• April Witzke

What's the difference between a welder's apron and a blacksmith apron?

Updated: May 11


Why buy a blacksmith apron when you can get a welder's apron for a fraction of the price? There is a difference, and it's more than price. Leather source, weight, surface and density are at play.

As both aprons are constructed of leather, lets look at the differences in the types of leather. Welder's aprons are sourced from suede splits which come from the bottom layers of an animal's hide. The lower layers of the animals skin are more fiberous and less dense than the top layers. It is the high fiber content that gives suede that distinctive shaggy nap.


Blacksmith aprons are built from the top layers of the animal hide. The outer layers are tougher and more tightly woven. This helps waterproof the skin and protect the underlying tissues of the animal from injury. Penetration protection is a valuable benefit in a blacksmith apron.

Leather's weight is measured in ounces. Each ounce equals 1/64 of an inch. Welder's aprons are typically made from 2-3 ounce leather. A welder needs to keep sparks from igniting their clothing. They also need a barrier to protect them from the heat and prevent flash burn. The light weight of suede works well for welders.

sliver of steel pierced glasses

A blacksmith's apron is crafted using a 5 to 7 ounce weight leather which translates into a thickness a bit greater than a nickel. As a blacksmith works, the hammer's force causes the malleable metal to move. Chisels and punches channel the hammer's force while the anvil absorbs the force. With all of this force going on, stress fractures can occur causing chunks of metal to go flying at incredible speeds. Smiths wear personal protection gear incuding aprons for this eventuality. The added thickness of a blacksmith's apron provides resistance to the projectile causing it to slow.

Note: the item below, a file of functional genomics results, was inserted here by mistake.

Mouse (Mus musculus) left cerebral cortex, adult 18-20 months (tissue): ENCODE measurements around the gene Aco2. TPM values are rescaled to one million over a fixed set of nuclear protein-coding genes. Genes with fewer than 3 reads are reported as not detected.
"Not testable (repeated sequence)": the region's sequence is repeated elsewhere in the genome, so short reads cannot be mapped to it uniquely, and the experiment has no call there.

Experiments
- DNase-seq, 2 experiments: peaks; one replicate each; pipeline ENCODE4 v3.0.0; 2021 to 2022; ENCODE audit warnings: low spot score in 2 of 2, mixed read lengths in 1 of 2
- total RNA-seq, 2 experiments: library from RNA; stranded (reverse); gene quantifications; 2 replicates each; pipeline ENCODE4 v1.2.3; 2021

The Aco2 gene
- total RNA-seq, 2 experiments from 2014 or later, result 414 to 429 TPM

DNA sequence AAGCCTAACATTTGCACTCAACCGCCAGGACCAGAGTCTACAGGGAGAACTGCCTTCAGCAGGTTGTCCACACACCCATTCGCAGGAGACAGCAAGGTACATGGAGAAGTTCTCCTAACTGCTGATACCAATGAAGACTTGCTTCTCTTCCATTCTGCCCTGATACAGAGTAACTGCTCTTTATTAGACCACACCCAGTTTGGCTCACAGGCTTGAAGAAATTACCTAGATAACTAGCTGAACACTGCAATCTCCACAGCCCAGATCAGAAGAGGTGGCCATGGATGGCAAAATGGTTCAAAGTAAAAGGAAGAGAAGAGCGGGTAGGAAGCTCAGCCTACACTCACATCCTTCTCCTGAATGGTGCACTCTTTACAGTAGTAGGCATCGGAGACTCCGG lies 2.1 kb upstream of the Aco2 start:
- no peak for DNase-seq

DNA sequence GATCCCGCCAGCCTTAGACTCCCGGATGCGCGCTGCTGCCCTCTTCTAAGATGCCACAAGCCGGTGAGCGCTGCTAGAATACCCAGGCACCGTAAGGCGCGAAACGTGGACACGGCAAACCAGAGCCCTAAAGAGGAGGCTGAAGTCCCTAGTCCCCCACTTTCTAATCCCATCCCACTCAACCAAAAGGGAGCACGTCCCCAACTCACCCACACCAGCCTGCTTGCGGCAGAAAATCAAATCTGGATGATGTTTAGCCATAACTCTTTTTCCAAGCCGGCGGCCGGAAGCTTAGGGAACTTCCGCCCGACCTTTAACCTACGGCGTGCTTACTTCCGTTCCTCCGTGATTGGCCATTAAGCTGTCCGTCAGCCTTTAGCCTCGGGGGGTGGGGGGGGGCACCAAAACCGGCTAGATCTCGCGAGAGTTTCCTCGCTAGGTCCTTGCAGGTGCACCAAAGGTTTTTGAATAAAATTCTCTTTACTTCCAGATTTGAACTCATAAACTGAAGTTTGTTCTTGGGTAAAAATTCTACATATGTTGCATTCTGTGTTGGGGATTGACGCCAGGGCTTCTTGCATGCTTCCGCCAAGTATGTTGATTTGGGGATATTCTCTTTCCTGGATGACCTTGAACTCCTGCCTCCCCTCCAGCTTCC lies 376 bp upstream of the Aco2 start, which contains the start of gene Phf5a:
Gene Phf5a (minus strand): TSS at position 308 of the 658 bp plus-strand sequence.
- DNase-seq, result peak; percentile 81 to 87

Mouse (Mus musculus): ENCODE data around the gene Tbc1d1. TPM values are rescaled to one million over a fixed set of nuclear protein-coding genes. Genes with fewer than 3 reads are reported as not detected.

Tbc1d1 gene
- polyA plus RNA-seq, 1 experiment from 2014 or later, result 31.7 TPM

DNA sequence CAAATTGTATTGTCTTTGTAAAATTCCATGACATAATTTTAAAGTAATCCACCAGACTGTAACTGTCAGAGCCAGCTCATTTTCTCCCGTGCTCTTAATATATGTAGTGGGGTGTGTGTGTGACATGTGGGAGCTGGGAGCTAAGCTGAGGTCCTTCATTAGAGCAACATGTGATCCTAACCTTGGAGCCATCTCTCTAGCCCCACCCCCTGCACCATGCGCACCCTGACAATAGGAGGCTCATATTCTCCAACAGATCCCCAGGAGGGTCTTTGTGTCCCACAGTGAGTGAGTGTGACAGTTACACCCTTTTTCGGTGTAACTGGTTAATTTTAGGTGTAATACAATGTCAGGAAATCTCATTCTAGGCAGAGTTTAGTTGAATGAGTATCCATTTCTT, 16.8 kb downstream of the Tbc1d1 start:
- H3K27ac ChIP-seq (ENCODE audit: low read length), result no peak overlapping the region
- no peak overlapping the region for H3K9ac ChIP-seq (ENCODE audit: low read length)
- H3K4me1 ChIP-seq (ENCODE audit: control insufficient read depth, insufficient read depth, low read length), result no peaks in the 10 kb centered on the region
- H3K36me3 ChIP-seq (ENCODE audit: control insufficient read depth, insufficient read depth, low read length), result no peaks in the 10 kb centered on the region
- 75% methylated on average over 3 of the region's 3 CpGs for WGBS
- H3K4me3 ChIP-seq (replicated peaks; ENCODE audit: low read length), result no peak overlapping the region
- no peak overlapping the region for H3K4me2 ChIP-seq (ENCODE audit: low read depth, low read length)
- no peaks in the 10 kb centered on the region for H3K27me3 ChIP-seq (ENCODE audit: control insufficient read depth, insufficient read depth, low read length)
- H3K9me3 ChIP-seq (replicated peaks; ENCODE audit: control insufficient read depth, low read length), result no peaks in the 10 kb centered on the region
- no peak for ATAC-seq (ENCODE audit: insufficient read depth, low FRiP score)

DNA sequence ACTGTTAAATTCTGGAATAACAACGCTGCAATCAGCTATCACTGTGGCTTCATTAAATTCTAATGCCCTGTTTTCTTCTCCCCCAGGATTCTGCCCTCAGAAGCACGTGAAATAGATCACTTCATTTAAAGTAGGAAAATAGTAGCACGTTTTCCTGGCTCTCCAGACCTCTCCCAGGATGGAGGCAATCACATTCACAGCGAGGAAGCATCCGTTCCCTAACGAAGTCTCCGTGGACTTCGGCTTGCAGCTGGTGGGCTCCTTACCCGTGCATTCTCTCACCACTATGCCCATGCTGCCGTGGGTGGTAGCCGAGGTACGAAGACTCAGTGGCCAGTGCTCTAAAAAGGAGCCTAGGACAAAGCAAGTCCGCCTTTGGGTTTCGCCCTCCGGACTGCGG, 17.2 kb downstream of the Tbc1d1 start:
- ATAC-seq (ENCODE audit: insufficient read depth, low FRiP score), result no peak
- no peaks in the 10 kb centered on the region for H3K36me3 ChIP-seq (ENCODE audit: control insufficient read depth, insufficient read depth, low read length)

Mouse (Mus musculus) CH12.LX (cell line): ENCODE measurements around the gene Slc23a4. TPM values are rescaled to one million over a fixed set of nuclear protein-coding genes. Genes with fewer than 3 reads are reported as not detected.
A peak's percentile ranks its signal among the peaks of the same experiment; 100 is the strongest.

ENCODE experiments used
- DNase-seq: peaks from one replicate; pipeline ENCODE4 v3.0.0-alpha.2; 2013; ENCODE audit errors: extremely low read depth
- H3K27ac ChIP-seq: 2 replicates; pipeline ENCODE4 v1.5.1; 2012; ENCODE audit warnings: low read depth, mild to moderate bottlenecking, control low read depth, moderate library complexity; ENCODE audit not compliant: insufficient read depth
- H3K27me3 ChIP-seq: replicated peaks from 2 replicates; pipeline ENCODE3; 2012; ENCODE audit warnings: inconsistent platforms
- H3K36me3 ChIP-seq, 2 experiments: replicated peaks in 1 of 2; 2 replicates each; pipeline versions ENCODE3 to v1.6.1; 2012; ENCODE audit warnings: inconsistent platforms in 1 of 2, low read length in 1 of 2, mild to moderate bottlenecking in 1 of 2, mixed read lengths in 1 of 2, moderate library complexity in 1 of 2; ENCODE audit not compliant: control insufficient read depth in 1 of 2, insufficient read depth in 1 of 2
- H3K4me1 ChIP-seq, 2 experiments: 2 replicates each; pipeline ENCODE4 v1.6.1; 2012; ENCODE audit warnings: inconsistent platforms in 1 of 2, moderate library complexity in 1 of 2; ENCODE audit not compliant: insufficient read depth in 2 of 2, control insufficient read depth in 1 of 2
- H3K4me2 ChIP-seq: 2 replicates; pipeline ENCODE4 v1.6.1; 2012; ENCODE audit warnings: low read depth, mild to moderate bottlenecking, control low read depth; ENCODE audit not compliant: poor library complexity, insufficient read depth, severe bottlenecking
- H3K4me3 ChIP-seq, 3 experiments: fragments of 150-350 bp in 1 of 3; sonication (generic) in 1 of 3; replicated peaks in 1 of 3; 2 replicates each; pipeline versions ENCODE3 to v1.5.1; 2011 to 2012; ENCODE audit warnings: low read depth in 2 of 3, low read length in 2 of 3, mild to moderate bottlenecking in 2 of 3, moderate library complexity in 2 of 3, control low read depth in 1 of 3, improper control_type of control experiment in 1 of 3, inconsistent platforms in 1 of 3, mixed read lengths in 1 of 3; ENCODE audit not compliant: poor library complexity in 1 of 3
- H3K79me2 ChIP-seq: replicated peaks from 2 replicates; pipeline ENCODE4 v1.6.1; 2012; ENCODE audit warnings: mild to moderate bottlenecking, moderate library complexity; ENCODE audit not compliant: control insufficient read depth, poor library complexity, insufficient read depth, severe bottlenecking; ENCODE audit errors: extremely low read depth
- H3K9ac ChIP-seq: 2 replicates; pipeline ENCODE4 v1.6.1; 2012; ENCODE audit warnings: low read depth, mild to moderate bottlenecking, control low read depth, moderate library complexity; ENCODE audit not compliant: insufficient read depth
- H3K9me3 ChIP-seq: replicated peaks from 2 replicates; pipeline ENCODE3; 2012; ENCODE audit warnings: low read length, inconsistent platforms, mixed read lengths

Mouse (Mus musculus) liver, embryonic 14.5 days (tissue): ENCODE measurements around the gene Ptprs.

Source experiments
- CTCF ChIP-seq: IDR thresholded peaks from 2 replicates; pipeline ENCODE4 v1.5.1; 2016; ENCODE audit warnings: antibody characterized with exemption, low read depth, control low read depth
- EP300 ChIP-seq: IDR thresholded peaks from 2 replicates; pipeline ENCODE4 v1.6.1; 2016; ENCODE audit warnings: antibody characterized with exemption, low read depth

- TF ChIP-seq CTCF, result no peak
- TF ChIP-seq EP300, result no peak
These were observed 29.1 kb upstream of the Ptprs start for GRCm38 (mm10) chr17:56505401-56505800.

Now, lets look at the surface differences between full-grain versus suede. Full grains are smooth on the outside. Suedes have nap. As a blacksmith hammers, flakes of hot slag break loose and fly. When slag lands on the shaggy nap of suede leather, the nap can actually hold the flake which will then begin to burn. Whereas on a blacksmith's apron, the smooth, full-grain leather will allow the slag to succumb to the pull of gravity and slide off.

Last but not least is density. Welders and blacksmiths commonly use grinders in their work atmosphere. Grinders are notorious for causing injuries in the shop as they grab loose clothing and wind it up like a toy top. Welder's aprons have less bulk making them easier for the grinder to grab and go. On top of that, the texture of the suede provides traction so a welders apron will much more easily get grabbed up by a grinder's wheel. A blacksmith's apron, due to it's thicker leather, has more mass. That density combined with the smooth surface makes it difficult for a grinder to get a bite.

If the goal is to keep your clothes clean, any apron will work. But, if you want to protect yourself from injury, a blacksmith apron is the better choice because the leather will be sourced from the tight-fibered top-grain, it will be crafted of a thicker leather weight, one that has a smooth surface, and leather's density will provide superior protection. A good, quality blacksmith's apron may cost ten times as much as a welder's apron but it is money well spent if it saves you from a trip to the emergency room!


If this article has convinced you that a well-built blacksmith's apron is worth the investment, visit Forge-Aprons.com We build aprons that fit you and your needs. ~April Witzke






Grinder caught shirt and tore off him

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